Three U-M faculty members elected to National Academy of Education


Three professors at the University of Michigan’s Marsal Family School of Education have been chosen as members of the National Academy of Education, one of the highest accolades a researcher in the field of education can attain.

They are among 14 education leaders and scholars elected this year, representing a wide range of expertise in education research and policy. The three from U-M are:

  • Angela Calabrese Barton, professor of education and chair of the Educational Studies Program.
  • Nell Duke, professor of education.
  • Kara Finnigan, professor of education.

The National Academy of Education advances high quality education research and its use in policy and practice. It consists of U.S. members and international associates who are elected based on outstanding scholarship or leadership related to education.

In addition to serving on expert study panels that address pressing issues in education, members are also deeply engaged in the academy’s professional development fellowship programs.

Calabrese Barton’s research focuses on designing and enacting equitable and socially just teaching of science in schools and community organizations that serve youth historically minoritized by dominant society. She studies how these practices support youth in leveraging science as both a context and tool for social transformation, with a particular focus on youth agency and identities.

Her research takes a critical and participatory approach, involving youth, teachers and community partners as co-researchers and co-designers across contexts and over time, as they collaboratively seek to disrupt and transform systemic oppressions in science, schooling and society.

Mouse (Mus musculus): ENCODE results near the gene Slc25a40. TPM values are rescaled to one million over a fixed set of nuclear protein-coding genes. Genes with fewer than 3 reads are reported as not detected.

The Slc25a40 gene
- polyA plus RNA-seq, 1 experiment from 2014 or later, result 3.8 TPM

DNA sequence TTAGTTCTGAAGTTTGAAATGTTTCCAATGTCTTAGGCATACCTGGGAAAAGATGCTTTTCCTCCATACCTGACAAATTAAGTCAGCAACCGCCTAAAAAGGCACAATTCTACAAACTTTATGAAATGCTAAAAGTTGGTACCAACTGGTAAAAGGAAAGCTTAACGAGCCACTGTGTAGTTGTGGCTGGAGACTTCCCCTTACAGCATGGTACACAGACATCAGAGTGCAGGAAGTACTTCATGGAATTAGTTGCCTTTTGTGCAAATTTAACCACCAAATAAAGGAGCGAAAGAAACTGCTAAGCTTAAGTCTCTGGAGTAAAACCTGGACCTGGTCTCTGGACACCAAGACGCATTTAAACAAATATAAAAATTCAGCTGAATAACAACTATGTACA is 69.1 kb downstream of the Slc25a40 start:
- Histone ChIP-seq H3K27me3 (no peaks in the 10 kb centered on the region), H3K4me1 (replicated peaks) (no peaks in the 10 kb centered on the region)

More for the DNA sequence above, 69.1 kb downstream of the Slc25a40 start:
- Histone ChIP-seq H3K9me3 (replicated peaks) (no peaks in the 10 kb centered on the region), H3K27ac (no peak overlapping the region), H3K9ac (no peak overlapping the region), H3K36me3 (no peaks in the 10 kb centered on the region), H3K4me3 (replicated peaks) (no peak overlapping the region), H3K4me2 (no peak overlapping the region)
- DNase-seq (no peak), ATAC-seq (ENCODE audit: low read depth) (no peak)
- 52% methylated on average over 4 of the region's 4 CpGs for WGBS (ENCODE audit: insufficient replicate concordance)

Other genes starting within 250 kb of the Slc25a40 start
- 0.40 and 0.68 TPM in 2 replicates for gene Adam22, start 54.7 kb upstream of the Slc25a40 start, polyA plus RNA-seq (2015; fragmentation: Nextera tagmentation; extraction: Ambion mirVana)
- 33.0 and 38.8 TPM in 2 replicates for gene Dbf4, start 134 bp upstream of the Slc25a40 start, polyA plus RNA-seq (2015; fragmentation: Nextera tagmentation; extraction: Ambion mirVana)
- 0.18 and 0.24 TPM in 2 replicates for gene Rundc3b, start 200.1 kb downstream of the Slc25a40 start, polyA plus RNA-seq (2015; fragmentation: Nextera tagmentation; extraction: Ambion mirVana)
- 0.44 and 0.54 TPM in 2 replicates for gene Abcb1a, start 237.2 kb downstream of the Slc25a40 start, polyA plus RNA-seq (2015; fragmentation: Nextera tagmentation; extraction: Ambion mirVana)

Duke’s work focuses on early literacy development, particularly among children living in poverty. Her specific areas of expertise include development of informational reading and writing in young children, comprehension development and instruction in early schooling, and issues of equity in literacy education.

Duke is the executive director at the Center for Early Literacy Success at Stand for Children, which works with schools and early childhood education settings to provide a research-aligned and equitable early literacy education.

Finnigan has conducted research and evaluations of K-12 educational policies and programs at the local, state and federal level for more than 30 years. Her research blends perspectives in education, sociology and political science, and employs both qualitative and quantitative methods.

She studies connections between education and housing policies, social movements around integration in metropolitan areas, and the social networks of educational leaders around research evidence. Finnigan also currently is senior vice president at the Spencer Foundation.

Several other Marsal faculty members are already National Academy of Education members. They include Deborah Loewenberg Ball, Hyman Bass, Michael Bastedo, Elizabeth Birr Moje, Pamela Moss, Annemarie Sullivan Palincsar, Brian Rowan and Edward Silver.


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